## Electrified Objects

### Objective

There are several objectives in this lab activity. First is to investigate how objects may obtain electrical charges by rubbing different materials together. Second is to observe how charged objects interact with one another. Third is to observe how charged objects interact with uncharged objects.

A good introductory discussion can be had by showing students the Balloons and Static Electricity simulator at PhET. It shows triboelectricity (charging up by friction) and charging by induction when the balloon sticks to the wall.
There is a description of a series of demonstrations, including a description of the work students do in this lab acitivity on a demonstration page I wrote up. It includes a series of demonstrations with a van de Graaff generator. It can be found here.

### Materials

dark plastic strips
clear plastic strips
scrap paper
cloth
tape
ringstand with horizontal bar

### Background

Since the eighteenth century there has been systematic study of electric charge. This was carried out by rubbing two different materials together, which causes those materials to obtain an electrical charge. In fact, this knowledge has been around for far longer. The ancient Greeks knew about this phenomenon. We get our modern word electron from the Greek word for amber because rubbing amber with cloth caused it to become charged up. Electricity-through-rubbing is called triboelectricity. When one material is rubbed with another the friction causes electrons on one to move to the other. The material that ends up with additional electrons obtains a negative charge. When electrons are removed from a material it ends up with a positive charge. In the illustration at right a piece of paper has removed some electrons from a piece of plastic, leaving both with a net electric charge equal in size but opposite in sign.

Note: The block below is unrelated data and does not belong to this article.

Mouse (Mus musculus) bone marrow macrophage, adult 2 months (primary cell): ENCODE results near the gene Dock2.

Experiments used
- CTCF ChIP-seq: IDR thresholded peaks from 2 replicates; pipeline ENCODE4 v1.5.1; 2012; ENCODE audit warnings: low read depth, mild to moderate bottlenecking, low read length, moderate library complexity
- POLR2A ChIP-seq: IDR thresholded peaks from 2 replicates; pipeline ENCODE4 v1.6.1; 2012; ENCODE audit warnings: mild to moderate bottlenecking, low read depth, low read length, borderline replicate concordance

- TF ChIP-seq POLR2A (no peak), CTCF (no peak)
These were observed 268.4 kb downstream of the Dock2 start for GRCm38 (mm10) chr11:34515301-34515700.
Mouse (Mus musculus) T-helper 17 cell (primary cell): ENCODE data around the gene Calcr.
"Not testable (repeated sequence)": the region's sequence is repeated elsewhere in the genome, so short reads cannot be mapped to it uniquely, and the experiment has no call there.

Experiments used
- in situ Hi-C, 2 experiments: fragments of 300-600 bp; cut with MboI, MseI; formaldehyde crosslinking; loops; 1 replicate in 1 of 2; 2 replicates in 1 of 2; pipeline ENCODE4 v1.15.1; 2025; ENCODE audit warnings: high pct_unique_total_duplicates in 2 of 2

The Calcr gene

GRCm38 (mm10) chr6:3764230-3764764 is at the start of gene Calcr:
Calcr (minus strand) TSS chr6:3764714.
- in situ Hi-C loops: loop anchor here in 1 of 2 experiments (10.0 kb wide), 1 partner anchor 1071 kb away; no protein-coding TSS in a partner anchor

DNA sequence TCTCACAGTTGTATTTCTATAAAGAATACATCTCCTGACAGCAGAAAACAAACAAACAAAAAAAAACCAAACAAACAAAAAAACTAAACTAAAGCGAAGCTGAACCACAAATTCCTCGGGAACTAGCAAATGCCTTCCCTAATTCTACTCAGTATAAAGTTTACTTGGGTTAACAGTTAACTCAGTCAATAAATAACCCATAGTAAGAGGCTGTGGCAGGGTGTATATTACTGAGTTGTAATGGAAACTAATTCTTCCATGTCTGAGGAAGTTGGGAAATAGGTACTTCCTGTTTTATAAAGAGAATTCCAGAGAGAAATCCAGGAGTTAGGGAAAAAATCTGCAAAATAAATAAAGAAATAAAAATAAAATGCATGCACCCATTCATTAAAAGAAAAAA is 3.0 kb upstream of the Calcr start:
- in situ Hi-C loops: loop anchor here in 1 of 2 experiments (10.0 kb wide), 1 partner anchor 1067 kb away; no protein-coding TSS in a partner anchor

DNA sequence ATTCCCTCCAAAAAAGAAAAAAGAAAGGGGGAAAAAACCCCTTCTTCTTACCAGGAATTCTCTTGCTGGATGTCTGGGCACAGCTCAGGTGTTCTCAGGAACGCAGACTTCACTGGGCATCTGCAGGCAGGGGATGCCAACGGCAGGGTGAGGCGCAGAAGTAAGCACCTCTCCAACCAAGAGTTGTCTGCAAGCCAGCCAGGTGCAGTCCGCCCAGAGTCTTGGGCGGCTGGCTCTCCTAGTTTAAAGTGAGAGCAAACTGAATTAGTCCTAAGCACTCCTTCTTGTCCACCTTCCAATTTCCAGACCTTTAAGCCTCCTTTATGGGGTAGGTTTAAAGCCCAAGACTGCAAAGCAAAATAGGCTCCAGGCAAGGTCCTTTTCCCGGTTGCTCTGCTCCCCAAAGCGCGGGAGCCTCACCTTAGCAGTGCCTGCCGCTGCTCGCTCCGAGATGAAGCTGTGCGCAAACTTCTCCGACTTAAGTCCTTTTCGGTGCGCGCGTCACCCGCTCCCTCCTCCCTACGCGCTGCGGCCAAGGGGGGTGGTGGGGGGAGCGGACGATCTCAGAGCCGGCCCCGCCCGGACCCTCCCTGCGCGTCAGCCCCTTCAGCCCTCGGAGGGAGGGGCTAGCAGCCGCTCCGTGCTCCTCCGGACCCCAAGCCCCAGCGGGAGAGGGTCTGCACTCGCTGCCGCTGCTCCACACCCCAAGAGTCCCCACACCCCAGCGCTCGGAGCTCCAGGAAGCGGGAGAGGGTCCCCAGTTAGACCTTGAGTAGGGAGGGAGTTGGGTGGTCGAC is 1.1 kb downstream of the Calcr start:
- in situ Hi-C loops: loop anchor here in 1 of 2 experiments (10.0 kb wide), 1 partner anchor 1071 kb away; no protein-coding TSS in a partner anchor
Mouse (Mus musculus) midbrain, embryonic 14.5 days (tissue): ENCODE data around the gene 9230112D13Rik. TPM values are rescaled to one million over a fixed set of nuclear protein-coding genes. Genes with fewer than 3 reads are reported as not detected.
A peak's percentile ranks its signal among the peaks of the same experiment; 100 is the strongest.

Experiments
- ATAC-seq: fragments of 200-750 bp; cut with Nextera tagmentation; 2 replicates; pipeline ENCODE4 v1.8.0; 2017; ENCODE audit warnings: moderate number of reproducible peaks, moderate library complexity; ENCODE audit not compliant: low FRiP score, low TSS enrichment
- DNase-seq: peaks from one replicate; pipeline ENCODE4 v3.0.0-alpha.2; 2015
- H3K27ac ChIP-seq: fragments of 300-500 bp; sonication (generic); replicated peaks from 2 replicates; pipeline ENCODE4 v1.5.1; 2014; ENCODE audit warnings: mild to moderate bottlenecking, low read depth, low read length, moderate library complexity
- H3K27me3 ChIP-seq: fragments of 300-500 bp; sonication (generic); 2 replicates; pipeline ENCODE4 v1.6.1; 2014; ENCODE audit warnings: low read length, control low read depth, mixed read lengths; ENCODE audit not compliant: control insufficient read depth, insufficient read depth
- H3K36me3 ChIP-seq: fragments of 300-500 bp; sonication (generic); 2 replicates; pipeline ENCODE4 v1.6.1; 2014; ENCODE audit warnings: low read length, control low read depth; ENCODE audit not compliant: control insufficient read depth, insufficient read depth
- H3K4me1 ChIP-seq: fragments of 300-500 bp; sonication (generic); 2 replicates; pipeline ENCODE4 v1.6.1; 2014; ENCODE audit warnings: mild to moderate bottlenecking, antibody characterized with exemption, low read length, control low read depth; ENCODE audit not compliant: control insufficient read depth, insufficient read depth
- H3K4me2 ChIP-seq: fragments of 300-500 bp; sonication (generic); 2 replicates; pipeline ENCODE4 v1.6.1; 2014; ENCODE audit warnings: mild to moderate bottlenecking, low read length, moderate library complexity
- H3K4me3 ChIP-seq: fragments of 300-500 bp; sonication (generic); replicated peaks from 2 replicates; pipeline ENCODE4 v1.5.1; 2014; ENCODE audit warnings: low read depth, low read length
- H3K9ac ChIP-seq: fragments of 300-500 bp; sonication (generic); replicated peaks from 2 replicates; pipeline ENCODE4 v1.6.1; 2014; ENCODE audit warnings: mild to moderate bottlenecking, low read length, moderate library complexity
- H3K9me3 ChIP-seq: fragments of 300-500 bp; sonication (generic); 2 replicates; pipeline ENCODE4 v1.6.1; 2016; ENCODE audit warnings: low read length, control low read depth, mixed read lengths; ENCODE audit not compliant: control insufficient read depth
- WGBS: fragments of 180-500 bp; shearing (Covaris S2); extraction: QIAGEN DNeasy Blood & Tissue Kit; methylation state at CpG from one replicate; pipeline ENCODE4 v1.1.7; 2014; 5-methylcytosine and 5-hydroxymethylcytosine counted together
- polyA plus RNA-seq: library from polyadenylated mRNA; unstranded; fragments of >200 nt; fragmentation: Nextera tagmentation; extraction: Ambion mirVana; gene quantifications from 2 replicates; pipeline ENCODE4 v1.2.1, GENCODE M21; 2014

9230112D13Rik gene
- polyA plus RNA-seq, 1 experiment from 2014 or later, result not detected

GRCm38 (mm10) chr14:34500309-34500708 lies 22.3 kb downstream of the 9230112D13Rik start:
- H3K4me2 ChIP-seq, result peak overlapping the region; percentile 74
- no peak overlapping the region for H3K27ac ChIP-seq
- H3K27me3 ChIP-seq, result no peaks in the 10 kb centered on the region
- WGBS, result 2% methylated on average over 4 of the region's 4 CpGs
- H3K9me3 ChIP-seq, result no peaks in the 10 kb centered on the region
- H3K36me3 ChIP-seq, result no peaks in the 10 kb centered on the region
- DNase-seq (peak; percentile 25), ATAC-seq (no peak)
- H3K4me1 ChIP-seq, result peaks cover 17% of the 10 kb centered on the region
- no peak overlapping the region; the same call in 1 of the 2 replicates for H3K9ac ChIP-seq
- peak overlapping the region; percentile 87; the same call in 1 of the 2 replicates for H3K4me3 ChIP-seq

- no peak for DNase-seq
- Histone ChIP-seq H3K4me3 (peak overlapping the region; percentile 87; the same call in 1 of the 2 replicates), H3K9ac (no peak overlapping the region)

Electrons are negatively charged particles that can easily move from one atom to another. Atoms also contain positively charged protons and neutral neutrons. The protons and neutrons make up an atomic nucleus. Atomic nuclei cannot be moved from their positions in solid materials nearly as easily as electrons.

The electrons are attracted to atomic nuclei because opposite charges experience an attractive force. Electrons repel each other, however, because objects with the same kind of charge repel each other. Similarly, the positively charged atomic nuclei experience a repelling force away from each other. Matter is held together because the electrons are arranged around atomic nuclei in such a way that the attractive forces are stronger than the repulsive forces.

Materials may be classified as either electrical conductors or electrical insulators. Electrical conductors allow electrons to pass through them easily but insulators prevent the travel of electrons. When charges are separated by rubbing two different materials together the electrons that build up on the negatively charged object will all repel each other. If brought into contact with a conductor they will move into it to get as far from each other as possible. Charges that can move will always move in a such a way that they find an opposite charge. It is for this reason that matter is made up of equal numbers of positive and negative charges. Most of the time, material objects have a neutral charge.